Millennials are getting significant attention these days, with global businesses fairly salivating to attract the largest post-boomer generation. As their numbers grow, they’re gathering consumer steam in its wake, so it’s not surprising two ETFs seek to exploit that potential.
The Global X Millennials Thematic ETF (MILN) was the first to hit the market, in May 2016, followed by the Principal Millennials Index ETF (GENY) in August. Both funds currently have about $7 million in assets under management, and despite their similar themes, they really are quite different.
They do not differ too much when it comes to costs. GENY is the cheaper of the two, at 0.45%, with MILN costing 0.50%.
More importantly, MILN takes a domestic perspective, while GENY a global one. MILN has nearly 80 holdings, while GENY has 110. The two funds have 32 securities in common, but where they diverge creates some interesting differences.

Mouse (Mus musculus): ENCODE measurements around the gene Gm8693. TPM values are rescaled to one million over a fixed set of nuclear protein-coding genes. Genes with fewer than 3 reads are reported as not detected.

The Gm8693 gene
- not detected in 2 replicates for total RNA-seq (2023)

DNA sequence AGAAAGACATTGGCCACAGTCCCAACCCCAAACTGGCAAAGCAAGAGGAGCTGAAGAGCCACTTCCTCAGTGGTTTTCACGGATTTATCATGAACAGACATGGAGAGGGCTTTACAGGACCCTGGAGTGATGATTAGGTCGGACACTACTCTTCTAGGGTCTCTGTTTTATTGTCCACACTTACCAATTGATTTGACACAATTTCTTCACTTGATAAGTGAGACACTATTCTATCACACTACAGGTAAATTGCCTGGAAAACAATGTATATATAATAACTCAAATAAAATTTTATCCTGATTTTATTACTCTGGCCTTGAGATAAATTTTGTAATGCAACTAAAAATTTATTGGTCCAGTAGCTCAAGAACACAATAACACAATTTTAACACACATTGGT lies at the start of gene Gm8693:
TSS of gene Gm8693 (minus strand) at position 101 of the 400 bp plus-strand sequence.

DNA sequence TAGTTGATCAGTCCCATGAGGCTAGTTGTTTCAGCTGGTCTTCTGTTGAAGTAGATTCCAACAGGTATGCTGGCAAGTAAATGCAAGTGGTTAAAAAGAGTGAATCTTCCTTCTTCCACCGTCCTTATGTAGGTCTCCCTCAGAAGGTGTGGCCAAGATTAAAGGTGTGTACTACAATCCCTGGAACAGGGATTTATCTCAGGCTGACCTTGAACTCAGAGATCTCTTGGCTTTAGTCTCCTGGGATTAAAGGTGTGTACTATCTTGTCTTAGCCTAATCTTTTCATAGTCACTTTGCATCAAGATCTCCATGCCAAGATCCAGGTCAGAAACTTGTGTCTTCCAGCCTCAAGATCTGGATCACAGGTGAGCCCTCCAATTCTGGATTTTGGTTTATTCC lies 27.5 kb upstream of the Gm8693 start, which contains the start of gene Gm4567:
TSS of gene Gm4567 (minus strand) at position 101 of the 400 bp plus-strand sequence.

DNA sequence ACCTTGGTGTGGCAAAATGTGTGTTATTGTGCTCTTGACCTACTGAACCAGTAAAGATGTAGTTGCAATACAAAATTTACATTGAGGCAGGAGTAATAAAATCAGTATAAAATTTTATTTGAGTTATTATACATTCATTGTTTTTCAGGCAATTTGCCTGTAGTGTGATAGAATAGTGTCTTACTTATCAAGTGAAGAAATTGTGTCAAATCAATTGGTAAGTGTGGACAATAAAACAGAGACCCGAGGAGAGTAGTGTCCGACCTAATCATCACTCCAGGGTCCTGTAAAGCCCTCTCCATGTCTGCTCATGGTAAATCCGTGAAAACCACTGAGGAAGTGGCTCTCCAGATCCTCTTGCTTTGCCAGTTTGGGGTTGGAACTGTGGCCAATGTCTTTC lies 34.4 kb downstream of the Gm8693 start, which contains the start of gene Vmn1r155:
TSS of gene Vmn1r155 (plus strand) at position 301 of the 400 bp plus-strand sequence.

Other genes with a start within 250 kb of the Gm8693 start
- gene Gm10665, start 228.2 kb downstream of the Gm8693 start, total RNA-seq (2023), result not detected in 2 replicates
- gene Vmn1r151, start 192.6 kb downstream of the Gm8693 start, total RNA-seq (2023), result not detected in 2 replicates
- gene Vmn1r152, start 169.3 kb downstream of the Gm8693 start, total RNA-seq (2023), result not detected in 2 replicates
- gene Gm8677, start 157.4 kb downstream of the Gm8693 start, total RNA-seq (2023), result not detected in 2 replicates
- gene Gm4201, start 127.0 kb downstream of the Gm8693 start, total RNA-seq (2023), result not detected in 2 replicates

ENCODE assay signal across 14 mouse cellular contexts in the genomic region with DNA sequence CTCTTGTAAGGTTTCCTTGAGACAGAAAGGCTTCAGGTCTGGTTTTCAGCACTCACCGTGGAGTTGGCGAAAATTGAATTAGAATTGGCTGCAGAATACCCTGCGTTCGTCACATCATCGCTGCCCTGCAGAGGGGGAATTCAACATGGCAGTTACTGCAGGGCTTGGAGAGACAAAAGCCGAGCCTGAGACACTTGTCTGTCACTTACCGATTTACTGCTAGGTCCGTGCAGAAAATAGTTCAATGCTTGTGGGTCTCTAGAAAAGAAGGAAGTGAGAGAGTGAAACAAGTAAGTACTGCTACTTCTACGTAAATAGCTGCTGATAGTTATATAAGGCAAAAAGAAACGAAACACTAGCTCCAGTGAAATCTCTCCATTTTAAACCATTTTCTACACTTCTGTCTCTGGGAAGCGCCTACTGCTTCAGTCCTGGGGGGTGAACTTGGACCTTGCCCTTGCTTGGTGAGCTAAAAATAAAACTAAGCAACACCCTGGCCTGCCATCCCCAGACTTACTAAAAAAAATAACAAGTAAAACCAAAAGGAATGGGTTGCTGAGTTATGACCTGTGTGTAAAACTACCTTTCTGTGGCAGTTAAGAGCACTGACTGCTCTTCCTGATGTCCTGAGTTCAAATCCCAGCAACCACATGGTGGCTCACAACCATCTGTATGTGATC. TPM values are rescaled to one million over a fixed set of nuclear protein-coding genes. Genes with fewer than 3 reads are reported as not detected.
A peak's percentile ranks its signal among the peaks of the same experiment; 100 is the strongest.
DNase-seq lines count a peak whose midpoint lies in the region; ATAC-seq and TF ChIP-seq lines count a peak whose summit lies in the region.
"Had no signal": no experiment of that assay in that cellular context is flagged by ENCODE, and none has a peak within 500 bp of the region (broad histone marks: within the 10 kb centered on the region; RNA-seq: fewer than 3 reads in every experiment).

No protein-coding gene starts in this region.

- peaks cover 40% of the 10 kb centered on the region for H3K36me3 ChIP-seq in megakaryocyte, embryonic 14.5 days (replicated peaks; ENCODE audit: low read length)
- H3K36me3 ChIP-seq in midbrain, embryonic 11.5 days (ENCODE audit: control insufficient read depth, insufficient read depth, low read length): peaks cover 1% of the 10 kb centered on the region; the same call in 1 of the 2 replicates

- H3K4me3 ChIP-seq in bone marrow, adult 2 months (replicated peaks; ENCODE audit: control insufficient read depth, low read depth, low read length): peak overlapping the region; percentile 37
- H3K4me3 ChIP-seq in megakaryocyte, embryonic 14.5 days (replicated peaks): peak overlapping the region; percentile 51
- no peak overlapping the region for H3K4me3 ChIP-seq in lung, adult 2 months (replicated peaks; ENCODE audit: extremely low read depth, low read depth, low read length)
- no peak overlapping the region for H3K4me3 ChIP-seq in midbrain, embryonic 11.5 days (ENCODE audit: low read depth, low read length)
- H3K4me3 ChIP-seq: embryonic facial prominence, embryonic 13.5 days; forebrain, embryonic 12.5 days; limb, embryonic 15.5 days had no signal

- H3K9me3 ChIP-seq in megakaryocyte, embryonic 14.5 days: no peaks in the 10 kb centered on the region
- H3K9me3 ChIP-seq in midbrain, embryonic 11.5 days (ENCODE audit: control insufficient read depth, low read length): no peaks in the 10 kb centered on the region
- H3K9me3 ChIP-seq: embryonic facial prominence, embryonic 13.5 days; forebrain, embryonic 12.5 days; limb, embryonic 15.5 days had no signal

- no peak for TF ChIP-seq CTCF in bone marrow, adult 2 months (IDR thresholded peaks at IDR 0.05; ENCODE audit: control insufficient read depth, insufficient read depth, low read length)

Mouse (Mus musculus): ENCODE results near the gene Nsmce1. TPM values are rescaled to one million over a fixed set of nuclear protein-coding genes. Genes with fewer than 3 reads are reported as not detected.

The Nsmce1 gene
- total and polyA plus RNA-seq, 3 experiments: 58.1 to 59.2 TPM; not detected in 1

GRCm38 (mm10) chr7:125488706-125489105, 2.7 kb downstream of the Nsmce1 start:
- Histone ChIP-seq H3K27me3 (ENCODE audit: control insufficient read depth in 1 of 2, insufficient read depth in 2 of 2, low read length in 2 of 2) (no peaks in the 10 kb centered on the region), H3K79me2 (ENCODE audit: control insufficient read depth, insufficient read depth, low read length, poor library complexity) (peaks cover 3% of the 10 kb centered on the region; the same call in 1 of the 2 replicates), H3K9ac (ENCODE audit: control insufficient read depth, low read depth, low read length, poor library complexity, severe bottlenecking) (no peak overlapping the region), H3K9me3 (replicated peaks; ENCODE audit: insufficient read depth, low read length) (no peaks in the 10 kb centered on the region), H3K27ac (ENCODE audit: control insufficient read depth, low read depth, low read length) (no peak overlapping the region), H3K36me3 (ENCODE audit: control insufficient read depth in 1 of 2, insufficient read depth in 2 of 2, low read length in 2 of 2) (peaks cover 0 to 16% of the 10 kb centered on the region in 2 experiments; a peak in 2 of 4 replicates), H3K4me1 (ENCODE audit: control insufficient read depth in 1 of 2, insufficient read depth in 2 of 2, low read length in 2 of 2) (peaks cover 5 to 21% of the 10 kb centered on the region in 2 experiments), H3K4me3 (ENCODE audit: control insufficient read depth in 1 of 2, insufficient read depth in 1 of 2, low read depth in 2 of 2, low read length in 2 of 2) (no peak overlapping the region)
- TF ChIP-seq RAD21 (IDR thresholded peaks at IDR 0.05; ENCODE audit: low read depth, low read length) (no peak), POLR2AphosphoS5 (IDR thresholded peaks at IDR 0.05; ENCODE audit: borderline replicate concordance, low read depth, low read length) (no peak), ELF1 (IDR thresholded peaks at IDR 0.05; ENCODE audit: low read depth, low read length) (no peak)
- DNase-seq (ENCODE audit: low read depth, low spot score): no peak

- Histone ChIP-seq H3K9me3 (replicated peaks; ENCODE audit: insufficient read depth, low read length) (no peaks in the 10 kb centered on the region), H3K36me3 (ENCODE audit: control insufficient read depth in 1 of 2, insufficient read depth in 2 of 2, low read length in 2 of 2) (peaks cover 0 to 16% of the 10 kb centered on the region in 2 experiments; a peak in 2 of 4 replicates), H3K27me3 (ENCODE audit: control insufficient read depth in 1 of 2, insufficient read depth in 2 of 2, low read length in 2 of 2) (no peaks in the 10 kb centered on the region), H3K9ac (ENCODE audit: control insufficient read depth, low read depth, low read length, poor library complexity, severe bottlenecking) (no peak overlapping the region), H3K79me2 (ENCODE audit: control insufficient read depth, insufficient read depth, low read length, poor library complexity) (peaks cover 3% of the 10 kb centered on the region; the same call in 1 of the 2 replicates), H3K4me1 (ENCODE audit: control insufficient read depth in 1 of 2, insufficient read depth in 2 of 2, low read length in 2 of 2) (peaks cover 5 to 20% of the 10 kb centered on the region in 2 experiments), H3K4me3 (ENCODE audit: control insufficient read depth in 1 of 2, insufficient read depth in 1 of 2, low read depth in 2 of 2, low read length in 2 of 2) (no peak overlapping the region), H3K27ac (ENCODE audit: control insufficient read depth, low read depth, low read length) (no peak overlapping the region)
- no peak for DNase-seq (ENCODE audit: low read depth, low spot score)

Domestic Vs. Global
Both include all of the FANG stocks (Facebook, Amazon, Netflix and Google), but MILN’s U.S. focus means it omits well-known international firms like Tencent Holdings, Naspers and Adidas. GENY also excludes some U.S. firms with substantial global clout, such as Walt Disney and Twitter.
MILN has other popular U.S. names in its portfolio—like Etsy, Yelp.com and lululemon—that are less global in nature.
That said, GENY has outperformed MILN by a significant margin since its inception, with an increase of nearly 20% to MILN’s 11%. Year-to-date, GENY is up roughly 22%, while MILN is up more than 15%. That global component looks like it’s adding some extra oomph to GENY’s returns.